23. Coulomb’s Law: Ex 4 What is the resultant force on charge q3if the charges are arranged as shown below. The magnitudes of the charges are: q1 = +6.00 X 10-9 C q2 = -2.00 X 10-9 C q3 = +5.00 X 10-9 C

24. 4.00 m q2 - + q3 37o 3.00 m 5.00 m q1 +

25. First calculate the forces on q3 separately: F13= k Q1Q3 r2 F13 = (9.0 X 109 N-m2/C2)(6.00 X 10-9 C)(5.00 X 10-9 C) (5.00m )2 F13 = 1.08 X 10-8 N

26. F23 = k Q2Q3 r2 F23 = (9.0 X 109 N-m2/C2)(2.00 X 10-9 C)(5.00 X 10-9 C) (4.00m )2 F23 = 5.62 X 10-9 N

27. F13 = 1.08 X 10-8 N F23 = 5.62 X 10-9 N 37o q2 - + q3 37o q1 +

28. F13x = F13cos37o = (1.08 X 10-8 N)cos37o F13x = 8.63 X 10-9 N F13y = F13sin37o = (1.08 X 10-8 N)sin37o F13y = 6.50 X 10-9 N Fx = F23 + F13x Fx = -5.62 X 10-9 N + 8.63 X 10-9 N = 3.01 X 10-9 N Fy= F13y = 6.50 X 10-9 N

29. FR Fy Fx= 3.01 X 10-9 N Fy= 6.50 X 10-9 N FR = \/ (3.01 X 10-9 N)2 + (6.50 X 10-9 N)2 FR = 7.16 X 10-9 N sin q = Fy/FR sin q = (6.50 X 10-9 N)/ (7.16 X 10-9 N) q = 64.7o q Fx -

30. Coulomb’s Law: Ex 5 Calculate the net electrostatic force on charge Q3 as shown in the diagram: Q3= +65 mC + 60 cm 30 cm 30o + - Q2= +50 mC Q1= -86 mC

31. First calculate the forces on Q3 separately: F13= k Q1Q3 r2 F13 = (9.0 X 109 N-m2/C2)(65 X 10-6 C)(86 X 10-6 C) (0.60 m )2 F13 = 140 N F23 = (9.0 X 109 N-m2/C2)(65 X 10-6 C)(50 X 10-6 C) (0.30 m )2 F23 = 330 N

32. F23 Q3 + F13 30o + - Q2 Q1

33. F13x = F13cos30o = (140 N)cos30o F13x = 120N F13y = -F13sin30o = (140 N)sin30o F13y = -70N Fx = F13x = 120 N F7 = 330 N - 70N = 260 N

34. FR Fy Fx= 120 N Fy= 260N FR = \/ (120 N)2 + (330N)2 FR = 290 N sin q = Fy/FR sin q = (260N)/ (290N) q = 64o q Fx -

35. A small plastic bead has a mass of 15 mg and a charge of -10 nC (nano = 10-9). A glass rod of charge + 10 nC is held 1.0 cm above the bead. • Calculate the electric field strength of the rod at the position of the bead. • Calculate the force on the bead. • Will the bead leap off the table?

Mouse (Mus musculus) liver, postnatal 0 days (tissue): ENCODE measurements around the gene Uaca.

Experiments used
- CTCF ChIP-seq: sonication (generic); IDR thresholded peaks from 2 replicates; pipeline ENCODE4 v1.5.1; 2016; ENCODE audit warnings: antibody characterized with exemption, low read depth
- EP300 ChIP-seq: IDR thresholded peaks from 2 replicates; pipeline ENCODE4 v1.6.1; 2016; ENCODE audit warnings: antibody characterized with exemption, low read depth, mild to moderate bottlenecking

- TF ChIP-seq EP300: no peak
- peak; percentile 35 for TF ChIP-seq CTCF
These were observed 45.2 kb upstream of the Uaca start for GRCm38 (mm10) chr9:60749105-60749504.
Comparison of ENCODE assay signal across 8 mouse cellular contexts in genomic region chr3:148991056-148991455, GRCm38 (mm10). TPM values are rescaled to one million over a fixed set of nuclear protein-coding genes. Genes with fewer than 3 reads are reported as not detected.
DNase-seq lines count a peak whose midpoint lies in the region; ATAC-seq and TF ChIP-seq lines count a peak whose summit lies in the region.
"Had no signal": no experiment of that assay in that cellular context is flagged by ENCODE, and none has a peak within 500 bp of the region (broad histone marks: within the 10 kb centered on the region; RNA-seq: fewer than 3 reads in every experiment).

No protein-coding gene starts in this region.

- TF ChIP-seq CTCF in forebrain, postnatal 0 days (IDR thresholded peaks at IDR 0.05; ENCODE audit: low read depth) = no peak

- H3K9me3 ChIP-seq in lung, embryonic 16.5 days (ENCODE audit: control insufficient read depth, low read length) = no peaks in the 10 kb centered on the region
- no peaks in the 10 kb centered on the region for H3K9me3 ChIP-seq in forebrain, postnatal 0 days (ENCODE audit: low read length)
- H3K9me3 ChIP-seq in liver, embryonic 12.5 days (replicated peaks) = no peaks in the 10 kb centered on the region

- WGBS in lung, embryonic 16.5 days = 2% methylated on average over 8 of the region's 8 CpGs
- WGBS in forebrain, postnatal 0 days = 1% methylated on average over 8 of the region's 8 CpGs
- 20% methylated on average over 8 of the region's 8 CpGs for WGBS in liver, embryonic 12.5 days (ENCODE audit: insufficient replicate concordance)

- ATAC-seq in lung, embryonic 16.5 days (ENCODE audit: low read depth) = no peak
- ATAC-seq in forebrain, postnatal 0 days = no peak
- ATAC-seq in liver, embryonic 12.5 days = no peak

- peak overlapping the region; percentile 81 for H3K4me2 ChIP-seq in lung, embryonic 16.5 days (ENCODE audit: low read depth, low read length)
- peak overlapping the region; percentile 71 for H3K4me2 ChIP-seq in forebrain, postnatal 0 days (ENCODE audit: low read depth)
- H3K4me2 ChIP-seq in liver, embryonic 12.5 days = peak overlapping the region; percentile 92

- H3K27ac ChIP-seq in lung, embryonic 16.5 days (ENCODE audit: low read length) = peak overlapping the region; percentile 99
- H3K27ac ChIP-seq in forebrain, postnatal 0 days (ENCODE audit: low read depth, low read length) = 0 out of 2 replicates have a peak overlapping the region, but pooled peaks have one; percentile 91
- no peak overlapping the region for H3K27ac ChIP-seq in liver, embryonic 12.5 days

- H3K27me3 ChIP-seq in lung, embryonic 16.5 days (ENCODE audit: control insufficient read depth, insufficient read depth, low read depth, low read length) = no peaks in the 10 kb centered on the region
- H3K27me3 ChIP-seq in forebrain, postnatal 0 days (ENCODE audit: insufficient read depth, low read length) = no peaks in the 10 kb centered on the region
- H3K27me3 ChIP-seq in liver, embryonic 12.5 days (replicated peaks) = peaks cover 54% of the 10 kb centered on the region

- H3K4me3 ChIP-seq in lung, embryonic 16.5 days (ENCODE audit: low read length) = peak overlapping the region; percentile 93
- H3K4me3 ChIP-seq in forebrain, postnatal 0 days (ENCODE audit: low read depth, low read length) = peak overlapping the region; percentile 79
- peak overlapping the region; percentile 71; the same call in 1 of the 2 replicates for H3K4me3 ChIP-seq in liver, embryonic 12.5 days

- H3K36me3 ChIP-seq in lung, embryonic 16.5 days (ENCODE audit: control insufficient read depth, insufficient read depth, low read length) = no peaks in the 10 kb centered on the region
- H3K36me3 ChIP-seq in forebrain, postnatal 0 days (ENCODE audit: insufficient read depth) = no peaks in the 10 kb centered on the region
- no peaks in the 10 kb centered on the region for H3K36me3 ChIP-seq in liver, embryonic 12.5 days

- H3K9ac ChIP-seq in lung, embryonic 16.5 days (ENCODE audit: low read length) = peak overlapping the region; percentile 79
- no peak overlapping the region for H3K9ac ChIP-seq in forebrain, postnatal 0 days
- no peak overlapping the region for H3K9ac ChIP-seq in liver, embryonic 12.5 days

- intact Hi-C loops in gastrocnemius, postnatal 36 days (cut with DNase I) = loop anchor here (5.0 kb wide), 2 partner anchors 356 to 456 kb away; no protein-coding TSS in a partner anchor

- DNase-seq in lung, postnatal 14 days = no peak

36. Calculus Example 1 Calculate the force on charge q from the charged rod shown below. The charge per unit length of the rod is: l = Q/l

37. F = kqQ x2 dF = kqdQdQ = ldx x2 dF = kqldx x2 F = kql∫ dx (from “a” to “a+l”) x2 F = -kql1 a+ l x a

38. F = -kql1 a+ l x a F = -kql1 - l a+1 a F = kqll a(a+1)

39. Calculus Ex 2 A total positive charge of Q is evenly distributed on a semicircular ring of radius R. Calculate the force felt by the charge q at the center of the semicircle.

40. F = kqQ R2 However, x-components cancel Fy = Fsinq Fy = kqQ sinq R2 Break into a small unit of force dFy = kqdQ sinq R2

41. l = Q/pR dQ = lds s = Rq dQ = l Rdq dFy = kq lR sinq dq R2

42. Fy = kq l - cosq p R 0 Fy = 2kq l R

43. Electric Field • Contact forces • Friction • Pushes and pulls • Forces at a distance • Gravity • Electromagnetism • Field – Invisible lines that extend from a body

44. Opposite charges attract

45. Like Charges repel

46. E in terms of a test charge E = F q • Vector quantity • Force that the test charge q would feel. The smaller the charge, the larger the Force

47. E in terms of a point charge E = kQ r2 • Vector quantity • Point charge is the source charge producing the electric field k = 1/ 4pe0 e0 =8.85 X 10-12 C2/Nm2 (permittivity constant)